Will our cultural heritage stand up to freak rains?


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Using an old 19th century apartment block in Oslo as a case study, researchers are looking for conservation measures for heritage buildings. How can we make them watertight, insulated and protected against future climate change?

Will our cultural heritage stand up to freak rains?
A list of the measures suggested by the researchers for heritage buildings 
will appear in a final report to be published in 2017 
[Credit: NIKU]

“Up to 80 per cent of our current building stock will still be standing in 2050. This means that many of the buildings of the future have already been constructed, and many that were constructed before 1900 are now defined as heritage buildings. If we are to adapt them to future climate change, and make them more energy efficient, then we need customised solutions so as not to damage them or degrade their heritage value,” says Cecilie Flyen at SINTEF. “Even minor measures can have a positive effect. For example, clearing out gutters and directing waste water away from the body of a building can protect it from moisture loads.” Researchers at SINTEF and the Norwegian Institute for Cultural Heritage Research (NIKU) have now defined a range of proposed measures that can be applied to Norwegian heritage buildings, and which are also relevant for the remainder of the building stock.

Water and moisture damage

SINTEF is working with the NIKU, which has conducted structural surveys on an apartment block in Grunerlokka. The block is part of an extensive conservation area known as Birkelunden. “This is an entire residential area from the 19th century that is still intact,” says Flyen’s colleague Asne Lund Godbolt. “The area is complete with a park, church, housing and businesses.”

The majority of the area Grunerlokka in Oslo is sited on clay. This meant that when the buildings were constructed, timber rafts had to be laid under the foundations to stabilise the ground. “This means that the biggest challenge is water in the cellars and courtyards,” adds Flyen. “When researchers from NIKU opened a hatch in a cellar, it was like looking down a well. This means water pressure on the foundation walls and moisture problems in the courtyard. The main moisture load is related to drainpipes from the roof and water splashing up against the wall, as well as water being drawn up from the ground. Ice and water then spread through the wall, which develops cracks.” Water in cellars creates challenges, according to the researchers. In this particular case, if any changes are made to the drainage system in order to divert water around the cellar, there is a risk that the moisture conditions deeper underground will be affected. Since the underground timber rafts have to remain covered with water, this could cause them to rot.

Not replaced, but repaired

Information about the condition of the building will be passed onto the residents. They have already been interviewed by the researchers. The housing block contains small apartments, many of which are first-time apartments for young people and students. The residents are often environmentally aware and interested, but tend not to be so able or willing to invest. Many regard the conservation status as a restriction and a problem.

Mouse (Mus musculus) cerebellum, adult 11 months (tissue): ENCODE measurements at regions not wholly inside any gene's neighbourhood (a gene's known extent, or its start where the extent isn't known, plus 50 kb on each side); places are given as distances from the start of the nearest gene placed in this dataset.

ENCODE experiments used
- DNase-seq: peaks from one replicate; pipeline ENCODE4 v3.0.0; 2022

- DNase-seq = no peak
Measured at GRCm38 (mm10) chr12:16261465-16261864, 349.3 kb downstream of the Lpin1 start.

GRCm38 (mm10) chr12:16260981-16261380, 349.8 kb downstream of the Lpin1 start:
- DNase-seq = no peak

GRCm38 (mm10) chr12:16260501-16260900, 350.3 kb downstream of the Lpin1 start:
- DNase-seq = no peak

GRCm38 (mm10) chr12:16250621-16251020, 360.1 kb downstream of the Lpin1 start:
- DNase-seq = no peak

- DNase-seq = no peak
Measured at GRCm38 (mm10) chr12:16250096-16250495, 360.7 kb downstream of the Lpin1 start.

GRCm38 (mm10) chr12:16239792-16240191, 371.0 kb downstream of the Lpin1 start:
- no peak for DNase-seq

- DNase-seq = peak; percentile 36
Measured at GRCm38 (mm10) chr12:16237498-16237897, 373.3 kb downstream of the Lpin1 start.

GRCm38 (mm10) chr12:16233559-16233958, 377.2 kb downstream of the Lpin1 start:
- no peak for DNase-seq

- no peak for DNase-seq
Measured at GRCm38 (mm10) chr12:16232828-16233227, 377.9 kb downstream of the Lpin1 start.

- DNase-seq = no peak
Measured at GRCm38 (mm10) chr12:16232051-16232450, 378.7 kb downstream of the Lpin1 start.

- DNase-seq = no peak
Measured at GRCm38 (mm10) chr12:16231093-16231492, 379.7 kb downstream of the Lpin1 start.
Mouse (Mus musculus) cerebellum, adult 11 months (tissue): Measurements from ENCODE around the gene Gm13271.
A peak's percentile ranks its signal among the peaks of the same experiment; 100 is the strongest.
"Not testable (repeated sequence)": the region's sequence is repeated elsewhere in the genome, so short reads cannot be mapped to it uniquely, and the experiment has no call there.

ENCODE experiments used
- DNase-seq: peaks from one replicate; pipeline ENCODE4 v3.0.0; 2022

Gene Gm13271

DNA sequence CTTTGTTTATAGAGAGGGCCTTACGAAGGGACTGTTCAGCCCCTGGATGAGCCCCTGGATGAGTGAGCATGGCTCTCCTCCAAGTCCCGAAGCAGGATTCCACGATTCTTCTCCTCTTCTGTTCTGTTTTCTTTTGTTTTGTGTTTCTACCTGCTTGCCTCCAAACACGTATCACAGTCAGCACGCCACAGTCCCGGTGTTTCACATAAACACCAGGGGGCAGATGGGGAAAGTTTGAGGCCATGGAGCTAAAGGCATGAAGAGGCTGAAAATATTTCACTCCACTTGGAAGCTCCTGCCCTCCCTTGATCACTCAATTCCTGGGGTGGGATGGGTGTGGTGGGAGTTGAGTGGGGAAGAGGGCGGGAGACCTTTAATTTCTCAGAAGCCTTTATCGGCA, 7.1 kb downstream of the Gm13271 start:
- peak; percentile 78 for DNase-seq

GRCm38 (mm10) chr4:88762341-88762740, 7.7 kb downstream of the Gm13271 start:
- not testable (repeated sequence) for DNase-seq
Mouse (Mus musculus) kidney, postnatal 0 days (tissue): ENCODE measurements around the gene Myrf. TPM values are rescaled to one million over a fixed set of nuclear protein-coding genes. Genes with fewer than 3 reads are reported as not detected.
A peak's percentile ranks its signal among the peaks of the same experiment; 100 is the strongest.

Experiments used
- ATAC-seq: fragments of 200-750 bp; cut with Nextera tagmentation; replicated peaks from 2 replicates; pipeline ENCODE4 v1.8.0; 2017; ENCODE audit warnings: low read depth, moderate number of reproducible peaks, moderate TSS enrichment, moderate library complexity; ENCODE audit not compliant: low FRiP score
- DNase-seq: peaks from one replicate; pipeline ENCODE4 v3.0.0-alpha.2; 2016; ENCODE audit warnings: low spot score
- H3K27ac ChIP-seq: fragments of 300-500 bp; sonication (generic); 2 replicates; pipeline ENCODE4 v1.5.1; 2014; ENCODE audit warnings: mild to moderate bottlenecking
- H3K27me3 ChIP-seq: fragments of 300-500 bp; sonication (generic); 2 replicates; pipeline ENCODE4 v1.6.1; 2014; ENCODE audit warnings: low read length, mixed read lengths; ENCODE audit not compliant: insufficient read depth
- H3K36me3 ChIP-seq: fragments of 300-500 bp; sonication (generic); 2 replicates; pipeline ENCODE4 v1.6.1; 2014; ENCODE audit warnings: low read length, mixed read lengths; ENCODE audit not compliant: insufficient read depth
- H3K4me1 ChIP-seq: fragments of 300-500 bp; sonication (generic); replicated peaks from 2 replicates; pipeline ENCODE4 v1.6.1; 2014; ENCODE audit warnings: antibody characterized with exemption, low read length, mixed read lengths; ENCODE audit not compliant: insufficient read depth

“What can they do to help”?

“Learning to look and record areas of potential damage is important. For example, if moisture damage is not detected and allowed to develop, the building may become increasingly more vulnerable to climate change. With even greater levels of precipitation expected, this vulnerability increases.”

“What are they not allowed to do to the building”?

“The facade is protected, so they cannot retrofit external insulation to walls or replace windows without permission. But they can make the windows watertight, and insulate and repair them. The windows have been replaced many times in the past, and those there now are of a poor quality and do not match. Most of the original windows are found in the stairwells.”

Enova measures not working well

One finding is that several of the Enova measures do not work well for heritage buildings. For example, the company provides grants for retrofitting insulation and for replacing windows, but since the facade is protected, this won’t work in Grunerlokka. Replacing something can cause changes that damage the structure and degrade the technical standard of the building. For example, old houses were built to breathe. New materials such as plastic and other waterproofing materials only serve to lock in the moisture.

The right type of plaster is essential in heritage buildings. “The wrong type of plaster can destroy old mortar and bricks, and can make the surface too rigid and watertight,” explains Flyen. She tells us that the project now has a Master’s student on board, who will be looking at indoor climates, taking energy measurements, and assessing the quality of life in two of the apartments. This will add great value to the project.

The researchers are grateful to have been granted access to the building in Grunerlokka, and to have been allowed into stairwells and cellars to inspect damage. “That was incredibly valuable, and allows us to provide general descriptions of actions we can take,” says Asne Lund Godbolt. “It is also informative for the residents and makes them conscious that they are living in a special building. In particular, it makes them aware of the need to record minor damage so as to prevent the situation from developing into something worse. The accumulation of many areas of minor damage can put a major load on an old building.”

Source: SINTEF [November 30, 2015]



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